It’s Crunch Time

Start the new year with heart-healthy fare from these inventive eateries

After decades of being equated to rabbit food and the cuisine of “hippies,” health food has at last gone mainstream. In today’s food world, you don’t have to search out a specialty grocer to buy sugar-free granola or barley in bulk, and the phrase “kale yeah!” can be found everywhere from T-shirts to totes. More and more plant-forward eateries are cropping up with a focus on nutritious meals not flavored with copious amounts of butter. (Writer’s note: Butter is a beautiful thing but, you know, everything in moderation.)

Without compromising taste, a trio of Salt Lake establishments is cranking out delicious, nutritious food using techniques and ingredients that just might inspire and transform your own cooking at home.


BYOB
In a post-goop society, BYOB no longer solely means to come bearing booze. At Pulp Lifestyle Kitchen (multiple locations, PulpLifestyleKitchen.com), it most certainly is all about Building Your Own Bowl (or wrap, or salad—for that matter). Over a decade ago, Pulp founder Thomas Kreitlow was 70 pounds heavier and not exercising or paying attention to what he was eating.

“Over the course of a year, I started eating healthy, cooking my own food and working out, and I lost the weight,” says Kreitlow. “I realized there really was something to this idea that what you put in your body is the driver for your wellness—not only your physical health but your emotional health. That’s how Pulp started.”

In 2013, Pulp opened as a small juice and smoothie bar in the gym at City Creek. Today, there are three Pulp Lifestyle Kitchens (downtown, Liberty Park and in Sandy) plus a smaller Pulp Express in Park City.

Kreitlow, with a background as a chef and economist, says all their bowls are healthy, but each has a different flavor profile, base and protein. “So, we create the framework for the customer, but the customer has some input on what they choose to create,” he says. “We wanted to make the menu interactive.”

Choose proteins such as sesame-seared ahi tuna, wild salmon, orange ginger cod or tofu and organic chicken breast to go in bowls, and consider healthy swaps like cashew cream instead of dairy, brown rice and quinoa. Then add flavorful sauces—sweet chili ginger sauce, honey jalapeno glaze and chili-lime dressing, to name a few—to bring it to life.


Layer, Flavors and Textures
The Rose Establishment (235 S. 400 West, SLC, 801-208-5569, TheRoseEstb.com), a brunch and lunch coffee shop in a beautifully restored former meatpacking factory produces plant-forward food with an eye for aesthetics and a knack for combining unusual but complementary ingredients.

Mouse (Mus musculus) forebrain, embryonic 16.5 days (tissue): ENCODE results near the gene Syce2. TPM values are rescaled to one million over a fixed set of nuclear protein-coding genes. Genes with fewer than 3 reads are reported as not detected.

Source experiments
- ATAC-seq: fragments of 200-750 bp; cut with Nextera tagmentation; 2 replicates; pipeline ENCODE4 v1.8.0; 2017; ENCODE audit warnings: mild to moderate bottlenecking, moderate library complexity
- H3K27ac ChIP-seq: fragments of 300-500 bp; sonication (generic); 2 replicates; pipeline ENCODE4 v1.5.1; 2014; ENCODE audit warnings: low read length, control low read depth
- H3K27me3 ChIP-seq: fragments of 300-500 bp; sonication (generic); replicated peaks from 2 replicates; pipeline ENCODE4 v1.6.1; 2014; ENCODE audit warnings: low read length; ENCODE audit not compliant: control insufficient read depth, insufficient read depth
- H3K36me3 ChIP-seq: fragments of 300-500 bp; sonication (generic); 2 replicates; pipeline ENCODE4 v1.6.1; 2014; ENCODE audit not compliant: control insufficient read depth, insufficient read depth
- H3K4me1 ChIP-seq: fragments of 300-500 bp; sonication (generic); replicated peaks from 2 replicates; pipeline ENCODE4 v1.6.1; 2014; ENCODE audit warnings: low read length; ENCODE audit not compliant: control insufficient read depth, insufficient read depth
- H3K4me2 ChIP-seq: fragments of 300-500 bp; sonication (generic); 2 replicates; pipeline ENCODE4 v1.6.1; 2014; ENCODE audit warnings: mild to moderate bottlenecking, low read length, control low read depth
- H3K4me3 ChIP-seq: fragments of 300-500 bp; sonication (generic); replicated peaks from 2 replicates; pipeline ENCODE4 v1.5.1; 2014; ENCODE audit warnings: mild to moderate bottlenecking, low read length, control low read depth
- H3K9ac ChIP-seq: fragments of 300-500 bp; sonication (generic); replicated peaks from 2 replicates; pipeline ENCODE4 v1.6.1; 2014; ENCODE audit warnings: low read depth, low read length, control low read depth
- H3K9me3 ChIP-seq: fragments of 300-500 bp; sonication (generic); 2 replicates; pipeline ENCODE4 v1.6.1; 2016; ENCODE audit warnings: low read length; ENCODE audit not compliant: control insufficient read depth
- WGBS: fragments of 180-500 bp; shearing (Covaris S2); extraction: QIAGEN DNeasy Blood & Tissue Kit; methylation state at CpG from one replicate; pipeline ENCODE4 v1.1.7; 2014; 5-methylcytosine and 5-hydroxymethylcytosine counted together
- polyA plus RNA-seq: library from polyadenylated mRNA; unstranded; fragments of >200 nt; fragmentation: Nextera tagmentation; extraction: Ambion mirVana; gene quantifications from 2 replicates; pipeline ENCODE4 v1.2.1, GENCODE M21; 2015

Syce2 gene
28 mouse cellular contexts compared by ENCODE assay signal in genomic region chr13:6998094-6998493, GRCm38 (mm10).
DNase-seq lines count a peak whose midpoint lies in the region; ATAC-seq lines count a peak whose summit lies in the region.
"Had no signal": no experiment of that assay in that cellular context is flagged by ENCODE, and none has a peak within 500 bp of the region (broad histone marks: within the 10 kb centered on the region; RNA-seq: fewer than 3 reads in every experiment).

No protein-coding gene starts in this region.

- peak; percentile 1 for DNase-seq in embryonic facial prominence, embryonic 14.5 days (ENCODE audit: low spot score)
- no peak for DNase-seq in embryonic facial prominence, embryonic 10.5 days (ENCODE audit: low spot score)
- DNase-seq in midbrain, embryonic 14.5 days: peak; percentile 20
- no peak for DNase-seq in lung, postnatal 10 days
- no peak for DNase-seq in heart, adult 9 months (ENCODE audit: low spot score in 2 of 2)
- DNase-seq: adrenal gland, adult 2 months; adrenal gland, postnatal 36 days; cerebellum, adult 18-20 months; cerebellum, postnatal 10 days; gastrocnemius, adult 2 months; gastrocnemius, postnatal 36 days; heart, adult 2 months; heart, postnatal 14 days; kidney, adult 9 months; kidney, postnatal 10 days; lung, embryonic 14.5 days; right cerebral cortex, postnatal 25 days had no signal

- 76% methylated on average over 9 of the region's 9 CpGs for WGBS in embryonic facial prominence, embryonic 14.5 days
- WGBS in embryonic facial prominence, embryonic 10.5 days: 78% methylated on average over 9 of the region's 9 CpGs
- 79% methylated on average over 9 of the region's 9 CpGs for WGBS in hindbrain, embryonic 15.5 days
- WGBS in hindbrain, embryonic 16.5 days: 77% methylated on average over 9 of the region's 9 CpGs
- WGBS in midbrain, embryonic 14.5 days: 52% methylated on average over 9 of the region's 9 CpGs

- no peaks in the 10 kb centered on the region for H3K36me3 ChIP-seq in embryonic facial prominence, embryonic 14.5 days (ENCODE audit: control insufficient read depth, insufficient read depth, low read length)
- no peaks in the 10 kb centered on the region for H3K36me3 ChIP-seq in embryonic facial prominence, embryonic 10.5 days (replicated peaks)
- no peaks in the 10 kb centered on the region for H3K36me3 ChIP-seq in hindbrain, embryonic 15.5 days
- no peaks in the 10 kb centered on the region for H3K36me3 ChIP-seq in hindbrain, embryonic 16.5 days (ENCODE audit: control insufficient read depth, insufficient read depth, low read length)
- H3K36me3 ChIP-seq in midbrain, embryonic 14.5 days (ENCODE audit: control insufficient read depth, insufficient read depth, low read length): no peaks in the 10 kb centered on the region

While some might think that healthy dishes tend to be bland and flavorless, chef Chandler Bailey would beg to differ. “I like bold, flavorful food with a lot of color and depth to it,” he says, noting he cooks mostly with vegetables.

Bailey adds texture and flavor to dishes with toppings like charred leeks, fermented-blackberry pickled eggs and pomegranate arils, which you will find on The Weekender, a loaded five-seed toast with a base of “parsnip butter” made with pureed parsnips and another ingredient that can be found throughout The Rose menu: cocktail bitters.

From the well-known Peychaud’s bitters to the Salt Lake City-made bay leaf bitters from Crybaby Bitters, the secret ingredient imparts a serious flavor punch to dishes.

Cody Kirkland, former manager at The Rose and now proprietor of Crybaby Bitters, is to thank for taking the concentrated flavor from the cocktail glass to the plate.

Every dish at The Rose marries healthy ingredients with a touch of indulgence. Avocado toast gets an upgrade with roasted radicchio, black truffle potato chips, grated pecorino, pea shoots and fleur de sel. Gluten-free pastries are topped with edible flowers.

“Don’t be afraid to play around with a lot of ingredients and layer flavors,” says Bailey. “But I always make sure it’s never too savory, never too sweet, never too acidic. It needs to be balanced.”


Roots Café chicken piccata

Real Food
With a combined 40 years in the restaurant industry, owners and partners Wendy Phelps and Bill Peterson opened Roots Café (3474 S. 2300 East, SLC, 801-277-6499, RootsCafeSLC.com/ ), a small coffee shop and cafe with the mission to provide patrons with their version of healthy eating: real whole foods, humanely raised meat and vegetarian spins on classic dishes. “We started with a one-page menu, and over the years, it has grown to six,” Phelps says. With Peterson in the kitchen, the two developed a menu that balances meat entrees with veggie options.

“One of the things I didn’t like about going out to eat as a vegetarian is your options were a veggie burger—boring!—or a salad. Pretty basic food you can make at home,” Phelps says. “We wanted to create some things that vegetarians don’t ever get to see, like chili verde, which usually has pork.”

While the menu has classic dishes like shepherd’s pie, organic chicken piccata and a grass-fed beef sandwich with au jus, you will find the same dishes reimagined for vegetarians with portobello mushrooms, squash and more.

“We wanted to open a restaurant that isn’t straight veggie or necessarily all healthy, but you’re eating real food, often from farms nearby,” Phelps says. “We want people to know where their food is coming from.”

So, if you’re going to eat fatty foods, she says, know that the meats and cheeses they use are well-sourced and less processed. Plus, she says, all their foods are cooked in either organic extra virgin olive oil or clarified butter made in-house.

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